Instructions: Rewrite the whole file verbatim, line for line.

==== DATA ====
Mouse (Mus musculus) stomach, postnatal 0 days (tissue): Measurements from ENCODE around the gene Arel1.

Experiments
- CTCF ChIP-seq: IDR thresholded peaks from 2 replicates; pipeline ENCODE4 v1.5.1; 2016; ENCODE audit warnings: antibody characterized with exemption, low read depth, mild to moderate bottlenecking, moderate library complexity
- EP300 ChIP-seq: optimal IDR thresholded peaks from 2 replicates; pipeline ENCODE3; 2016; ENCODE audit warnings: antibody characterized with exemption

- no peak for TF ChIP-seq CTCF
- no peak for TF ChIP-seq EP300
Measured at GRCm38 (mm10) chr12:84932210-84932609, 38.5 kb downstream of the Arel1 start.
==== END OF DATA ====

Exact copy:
Mouse (Mus musculus) stomach, postnatal 0 days (tissue): Measurements from ENCODE around the gene Arel1.

Experiments
- CTCF ChIP-seq: IDR thresholded peaks from 2 replicates; pipeline ENCODE4 v1.5.1; 2016; ENCODE audit warnings: antibody characterized with exemption, low read depth, mild to moderate bottlenecking, moderate library complexity
- EP300 ChIP-seq: optimal IDR thresholded peaks from 2 replicates; pipeline ENCODE3; 2016; ENCODE audit warnings: antibody characterized with exemption

- no peak for TF ChIP-seq CTCF
- no peak for TF ChIP-seq EP300
Measured at GRCm38 (mm10) chr12:84932210-84932609, 38.5 kb downstream of the Arel1 start.